I have two confessions: the first is that I’m fascinated with the psychology of doping in sport – both that of the athletes who choose in favour or against doping, as well as their observers, the fans (and others).
I love reading about, discussing and debating it.
It’s a little bit perverted as I feel as though I should be disgusted with and sick of it, but to me it adds another dimension to sport, making it more interesting.
The second may do no more than the first to endear me to readers: the recent revelations of doping scandals in traditionally Australian sports – AFL and NRL – gave me a deep sense of schadenfreude.
For years I’ve watched the sport I love the most – cycling – being mercilessly dragged through the gutter by doping scandal after scandal.
Such a beautiful, noble and ostensibly pure sport has been brutally and comprehensively exposed as representing anything but those qualities.
Is there really something unique about cycling which makes its pro riders so dishonest?
I’ve always doubted it. The news of Essendon AFL and NRL players players allegedly being administered banned substances was a Eureka moment for me, an open window for others to look into the truth about the moral fallibility of pro athletes that I always suspected existed.
But do people want to take a peek? I’m unconvinced.
As a Melburnian, I’m closest to the Essendon AFL scandal. It has certainly received huge media attention, more so than most cases of doping in cycling (perhaps with the notable exception of a certain retired Texan).
So how have people reacted? In a word, differently to revelations of doping in cycling.
The media’s coverage of Essendon’s ‘supplements’ program has tended to take an angle of portraying the players as guinea pigs, victims of evil doctors and charlatans who, using their powers of deceit and manipulation, have hijacked an esteemed football club whose integrity was previously beyond reproach.
In fairness, ASADA are yet to hand down the report into their investigation of doping at Essendon.
Innocent until proven guilty, and all that. It’s also a highly complicated matter, with the status of the alleged substances less clear-cut than, say, EPO.
However, many people (non-cycling fans) I’ve spoken to are blissfully unaware of how the ASADA (actually the WADA – World Anti-Doping Agency) rules work.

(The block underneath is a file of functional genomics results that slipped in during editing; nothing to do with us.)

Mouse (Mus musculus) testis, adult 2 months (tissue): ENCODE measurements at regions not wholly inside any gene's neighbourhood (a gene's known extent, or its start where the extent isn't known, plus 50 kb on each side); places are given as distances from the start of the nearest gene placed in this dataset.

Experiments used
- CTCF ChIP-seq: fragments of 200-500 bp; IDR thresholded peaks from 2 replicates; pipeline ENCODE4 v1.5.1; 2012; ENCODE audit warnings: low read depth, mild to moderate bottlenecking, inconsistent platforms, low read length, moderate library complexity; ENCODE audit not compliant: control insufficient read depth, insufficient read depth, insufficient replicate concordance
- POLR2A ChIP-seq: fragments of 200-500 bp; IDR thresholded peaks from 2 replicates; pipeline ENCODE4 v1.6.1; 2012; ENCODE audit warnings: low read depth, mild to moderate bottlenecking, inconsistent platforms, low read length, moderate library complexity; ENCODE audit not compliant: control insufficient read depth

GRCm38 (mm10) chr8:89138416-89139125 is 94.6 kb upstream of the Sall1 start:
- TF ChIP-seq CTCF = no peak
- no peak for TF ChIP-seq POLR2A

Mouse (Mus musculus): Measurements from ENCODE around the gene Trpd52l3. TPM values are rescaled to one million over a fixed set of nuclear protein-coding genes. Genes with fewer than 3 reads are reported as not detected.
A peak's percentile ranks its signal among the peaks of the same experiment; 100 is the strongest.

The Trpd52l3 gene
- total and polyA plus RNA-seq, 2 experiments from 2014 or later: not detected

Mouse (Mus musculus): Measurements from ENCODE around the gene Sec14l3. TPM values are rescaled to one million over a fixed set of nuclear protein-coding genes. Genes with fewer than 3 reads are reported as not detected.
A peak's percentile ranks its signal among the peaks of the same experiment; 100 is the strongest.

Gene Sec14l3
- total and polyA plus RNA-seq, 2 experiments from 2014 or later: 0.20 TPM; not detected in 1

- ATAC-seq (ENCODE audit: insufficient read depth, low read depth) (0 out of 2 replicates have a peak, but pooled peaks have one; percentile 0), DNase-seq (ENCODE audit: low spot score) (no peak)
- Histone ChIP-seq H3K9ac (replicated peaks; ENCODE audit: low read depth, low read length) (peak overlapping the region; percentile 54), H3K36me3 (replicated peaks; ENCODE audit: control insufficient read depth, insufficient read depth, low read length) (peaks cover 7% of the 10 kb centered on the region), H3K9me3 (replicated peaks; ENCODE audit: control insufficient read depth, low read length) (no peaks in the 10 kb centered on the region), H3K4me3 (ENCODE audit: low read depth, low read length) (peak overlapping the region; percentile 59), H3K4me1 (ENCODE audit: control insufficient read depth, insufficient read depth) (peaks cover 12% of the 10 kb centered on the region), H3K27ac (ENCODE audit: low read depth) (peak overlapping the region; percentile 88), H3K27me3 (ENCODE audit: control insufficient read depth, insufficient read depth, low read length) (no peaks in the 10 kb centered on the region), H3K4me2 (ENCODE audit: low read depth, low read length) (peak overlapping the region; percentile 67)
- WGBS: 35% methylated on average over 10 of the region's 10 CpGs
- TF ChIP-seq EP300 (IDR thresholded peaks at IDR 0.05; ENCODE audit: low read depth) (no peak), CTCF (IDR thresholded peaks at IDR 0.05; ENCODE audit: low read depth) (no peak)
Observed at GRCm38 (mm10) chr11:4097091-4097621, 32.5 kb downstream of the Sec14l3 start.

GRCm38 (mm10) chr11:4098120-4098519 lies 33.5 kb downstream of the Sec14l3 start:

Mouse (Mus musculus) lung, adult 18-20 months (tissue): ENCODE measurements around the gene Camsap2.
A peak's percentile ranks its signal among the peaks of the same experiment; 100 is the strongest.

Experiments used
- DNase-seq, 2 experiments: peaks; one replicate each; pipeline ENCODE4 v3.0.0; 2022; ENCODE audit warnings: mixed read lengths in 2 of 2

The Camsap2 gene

There is precious little allowance for ignorance as a defence – once a prohibited substance is proven to have entered an athlete’s body, it’s pretty much all over.
The fact it may have been administered by a club doctor is not an excuse. It’s not quite that simple and to be fair – I’m not pretending to be an expert – but that’s the gist of it.
Many of these mitigating factors also apply to cyclists, such as Stuart O’Grady.
Having read autobiographical accounts of their experiences in the peloton by Tyler Hamilton and David Millar, it is perfectly clear that their decisions were far more difficult than just: “Do I cheat or not?”
In fact, today I rode in a cycling race which was won by a rider who – rumour has it – could have joined their ranks, had he been more flexible with the rules (I couldn’t ask him personally – he was home and showered by the time I finished).
That’s a lot to give up. Certainly, more than the difference between finishing in or out of the top four on the ladder.
Yet, there is so much less sympathy for cyclists who dope.
I have two theories for why: the first is the relative nature of the sporting codes.
Cycling, like other endurance and power sports, are about exploring the human body’s performance limits.
Doping is perceived a bit like fitting an electric motor to your bike – it defeats the purpose of the competition.
Ball sports are viewed differently – they are primarily about skill, courage and teamwork.
Doping clearly helps, but can’t substitute for the core capabilities of an elite ball sports athlete.
For the record, I believe such a view to be misguided, but not entirely devoid of logic.
The second of my theories is perhaps more obvious – unlike football, cycling is not a mainstream sport in Australia.
The general public know less about its stars’ personalities and sometimes even treated with suspicion – those guys who live in Europe and dress up in attention-seeking, luminescent lycra.
Again, for the record, I’m not bitter about that – I’ve long found the obscure, exotic nature of the continental pro cycling scene as alluring.
The Australian public sees players like Essendon captain Jobe Watson in a very different light.
The son of an AFL legend, Jobe seems to represent everything that aspiring, young Australian footballers and sports fans look up to. He’s a role model.
Surely, his reputation will be tarnished by this scandal. But I suspect he will redeem himself over time.
He’ll cop a torrent of abuse from opposition fans at matches, but that’s arguably a given – the only uncertainty being the topic.
The real test will come if and when Essendon players are handed suspensions.
Will they be labelled drug cheats, or victims of a cruel, unsympathetic regime which refused to consider the extenuating circumstances?
Of course, in a free society, people will draw varying conclusions. But I suspect the predominant view will reflect the latter – i.e. victims, rather than villains.
So how would you describe a young, unworldly cyclist who gave up everything at home to take up a contract with a cut-throat European team that treats its riders as little more than disposable commodities, and which hands them their meagre pay with a brown paper bag full of pills?
Victim or villain?
Of course, it’s inaccurate to reduce the issue to deciding between one or the other. There is so much more to consider than can be covered in a short article, or which I know about.
But if that was absolutely necessary, I say victim – for both Jobe and Stuey O’Grady.